Artists like Rauschenberg and Johns create pieces that arguably have distinct meaning but also allow for interpretation. A piece like Robert Rauschenberg’s Monogram is interpreted by some art historians as being related to the artist’s personal life and his sexuality as a gay man. While it has this meaning to the artist and to those who have previous knowledge of the artist, it can find completely new meaning within the interpretation of other viewers. A viewer could see this piece as commentary on the way the human race negatively affects the environment. Just as the personalities found within the human race are vast and unique, interpretations of art are vast.
The same goes for a piece like Jasper John’s 1967 Flag. One may interpret the piece as an artistic display of patriotism while another will interpret it as a display of the corruption of the original American ideals and another will see it as a display of the rough history and battles America has faced. There are no set meanings, and that makes abstract art very successful in evoking emotion. It doesn’t try to force a viewer in any direction, it allows a viewer to be led by their own psyche resulting in a more powerful and authentic response. A piece can make the viewer immensely happy, calm, dismal, offended, confused, etc. The viewer doesn’t necessarily have to enjoy a work of art so long as they have felt something as a result of being exposed to the piece.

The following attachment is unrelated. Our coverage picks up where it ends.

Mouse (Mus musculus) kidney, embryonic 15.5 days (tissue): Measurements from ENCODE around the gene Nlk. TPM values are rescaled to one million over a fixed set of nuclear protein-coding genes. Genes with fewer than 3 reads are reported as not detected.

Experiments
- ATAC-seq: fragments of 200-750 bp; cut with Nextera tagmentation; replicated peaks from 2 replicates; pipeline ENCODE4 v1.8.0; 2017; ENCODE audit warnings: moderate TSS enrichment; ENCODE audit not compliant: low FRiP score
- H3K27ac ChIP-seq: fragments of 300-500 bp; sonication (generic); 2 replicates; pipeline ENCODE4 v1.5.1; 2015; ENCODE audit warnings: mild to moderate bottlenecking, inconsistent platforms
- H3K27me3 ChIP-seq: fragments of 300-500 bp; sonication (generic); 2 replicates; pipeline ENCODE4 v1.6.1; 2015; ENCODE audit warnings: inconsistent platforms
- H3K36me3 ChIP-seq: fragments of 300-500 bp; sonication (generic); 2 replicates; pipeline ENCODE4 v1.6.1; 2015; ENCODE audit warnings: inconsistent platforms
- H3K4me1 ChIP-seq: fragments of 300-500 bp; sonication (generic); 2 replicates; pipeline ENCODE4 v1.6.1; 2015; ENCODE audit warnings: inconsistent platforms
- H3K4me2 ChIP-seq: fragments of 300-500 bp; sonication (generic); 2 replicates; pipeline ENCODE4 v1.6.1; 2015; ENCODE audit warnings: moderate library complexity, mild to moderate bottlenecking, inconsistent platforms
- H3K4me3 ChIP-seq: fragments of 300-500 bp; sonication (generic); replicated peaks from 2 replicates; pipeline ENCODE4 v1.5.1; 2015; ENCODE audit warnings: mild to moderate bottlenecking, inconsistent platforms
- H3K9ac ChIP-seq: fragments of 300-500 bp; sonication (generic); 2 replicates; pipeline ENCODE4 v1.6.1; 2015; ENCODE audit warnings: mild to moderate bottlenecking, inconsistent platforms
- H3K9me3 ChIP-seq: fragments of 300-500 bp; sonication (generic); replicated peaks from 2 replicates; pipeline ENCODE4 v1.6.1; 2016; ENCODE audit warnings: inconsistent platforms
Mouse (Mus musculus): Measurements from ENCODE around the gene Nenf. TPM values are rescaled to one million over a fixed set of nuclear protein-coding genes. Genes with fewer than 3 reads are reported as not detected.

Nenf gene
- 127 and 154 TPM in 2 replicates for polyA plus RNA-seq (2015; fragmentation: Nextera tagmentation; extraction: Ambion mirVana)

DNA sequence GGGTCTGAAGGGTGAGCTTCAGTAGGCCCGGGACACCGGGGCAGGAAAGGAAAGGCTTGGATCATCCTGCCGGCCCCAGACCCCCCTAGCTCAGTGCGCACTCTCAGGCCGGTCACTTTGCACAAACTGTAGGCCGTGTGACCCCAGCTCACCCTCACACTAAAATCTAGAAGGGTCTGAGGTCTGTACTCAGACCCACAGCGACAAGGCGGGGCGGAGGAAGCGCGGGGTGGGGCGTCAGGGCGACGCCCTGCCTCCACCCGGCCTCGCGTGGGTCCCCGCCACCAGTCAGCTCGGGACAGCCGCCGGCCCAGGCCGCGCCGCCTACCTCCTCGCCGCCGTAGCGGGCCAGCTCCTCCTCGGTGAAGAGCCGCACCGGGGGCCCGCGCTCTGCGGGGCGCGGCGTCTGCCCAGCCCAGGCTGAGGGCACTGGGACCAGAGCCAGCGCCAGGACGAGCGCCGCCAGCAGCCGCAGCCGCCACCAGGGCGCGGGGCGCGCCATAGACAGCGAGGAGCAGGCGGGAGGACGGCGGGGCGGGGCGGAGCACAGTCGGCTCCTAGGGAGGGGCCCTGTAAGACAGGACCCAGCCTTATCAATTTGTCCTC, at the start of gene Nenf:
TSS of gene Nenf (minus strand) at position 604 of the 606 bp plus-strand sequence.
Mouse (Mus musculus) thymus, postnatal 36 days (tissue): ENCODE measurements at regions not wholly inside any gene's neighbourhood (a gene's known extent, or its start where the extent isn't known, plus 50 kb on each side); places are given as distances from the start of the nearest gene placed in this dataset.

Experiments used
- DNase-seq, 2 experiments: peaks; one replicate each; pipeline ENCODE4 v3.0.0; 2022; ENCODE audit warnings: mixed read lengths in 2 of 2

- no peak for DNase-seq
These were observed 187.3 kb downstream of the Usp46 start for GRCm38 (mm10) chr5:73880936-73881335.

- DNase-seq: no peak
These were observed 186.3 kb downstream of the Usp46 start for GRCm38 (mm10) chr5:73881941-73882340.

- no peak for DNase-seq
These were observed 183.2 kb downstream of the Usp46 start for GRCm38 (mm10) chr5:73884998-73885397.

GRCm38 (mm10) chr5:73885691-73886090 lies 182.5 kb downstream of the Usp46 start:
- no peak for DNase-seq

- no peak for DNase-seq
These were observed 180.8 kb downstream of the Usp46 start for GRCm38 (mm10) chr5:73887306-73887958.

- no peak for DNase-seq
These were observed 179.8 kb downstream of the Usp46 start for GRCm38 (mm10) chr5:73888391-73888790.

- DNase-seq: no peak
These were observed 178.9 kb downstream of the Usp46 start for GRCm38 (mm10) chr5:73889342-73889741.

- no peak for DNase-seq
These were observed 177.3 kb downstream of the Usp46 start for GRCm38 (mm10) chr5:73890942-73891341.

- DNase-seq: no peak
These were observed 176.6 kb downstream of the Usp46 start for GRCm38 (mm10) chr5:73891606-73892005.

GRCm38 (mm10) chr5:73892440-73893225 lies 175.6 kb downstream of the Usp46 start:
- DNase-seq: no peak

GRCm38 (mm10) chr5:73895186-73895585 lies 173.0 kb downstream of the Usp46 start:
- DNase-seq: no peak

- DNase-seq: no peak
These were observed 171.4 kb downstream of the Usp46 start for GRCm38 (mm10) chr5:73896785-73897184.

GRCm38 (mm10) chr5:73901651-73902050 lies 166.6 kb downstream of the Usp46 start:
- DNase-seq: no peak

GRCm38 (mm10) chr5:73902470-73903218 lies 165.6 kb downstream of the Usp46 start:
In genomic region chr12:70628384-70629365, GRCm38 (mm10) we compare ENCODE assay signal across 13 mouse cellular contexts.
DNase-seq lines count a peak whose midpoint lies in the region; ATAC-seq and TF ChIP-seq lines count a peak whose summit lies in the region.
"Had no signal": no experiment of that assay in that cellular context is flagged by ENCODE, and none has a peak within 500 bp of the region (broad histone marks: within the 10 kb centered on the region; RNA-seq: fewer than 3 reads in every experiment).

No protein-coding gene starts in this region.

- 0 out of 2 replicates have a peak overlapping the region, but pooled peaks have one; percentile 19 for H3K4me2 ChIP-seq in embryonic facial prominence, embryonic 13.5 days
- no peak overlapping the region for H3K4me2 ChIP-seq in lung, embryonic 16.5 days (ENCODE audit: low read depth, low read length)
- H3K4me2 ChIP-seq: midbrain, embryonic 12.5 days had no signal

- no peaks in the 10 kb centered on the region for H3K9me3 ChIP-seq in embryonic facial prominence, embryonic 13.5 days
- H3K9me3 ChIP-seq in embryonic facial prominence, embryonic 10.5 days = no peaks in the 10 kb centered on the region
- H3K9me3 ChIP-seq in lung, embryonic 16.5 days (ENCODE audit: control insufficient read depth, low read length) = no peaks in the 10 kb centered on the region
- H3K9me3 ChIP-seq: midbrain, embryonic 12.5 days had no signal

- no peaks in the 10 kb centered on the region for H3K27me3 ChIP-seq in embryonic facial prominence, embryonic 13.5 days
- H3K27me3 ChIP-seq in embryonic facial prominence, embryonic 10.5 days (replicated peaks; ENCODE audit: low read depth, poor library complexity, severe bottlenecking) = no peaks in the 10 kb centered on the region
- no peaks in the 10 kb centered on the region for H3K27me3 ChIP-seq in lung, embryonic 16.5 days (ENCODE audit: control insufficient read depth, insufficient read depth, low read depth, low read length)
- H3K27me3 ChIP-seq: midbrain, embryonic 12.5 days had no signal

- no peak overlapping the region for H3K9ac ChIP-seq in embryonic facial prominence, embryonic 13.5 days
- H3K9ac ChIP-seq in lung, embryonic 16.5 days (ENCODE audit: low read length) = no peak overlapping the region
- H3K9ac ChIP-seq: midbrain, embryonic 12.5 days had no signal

Art doesn’t have to be realistic and it doesn’t have to be beautiful but it does need to make the viewer feel something and in order for that to happen, the viewer must be open. Enter a museum with no reservation, open-minded, and willing to explore yourself. Then you can fully experience abstract work. Whether you enjoy it or not is up to you.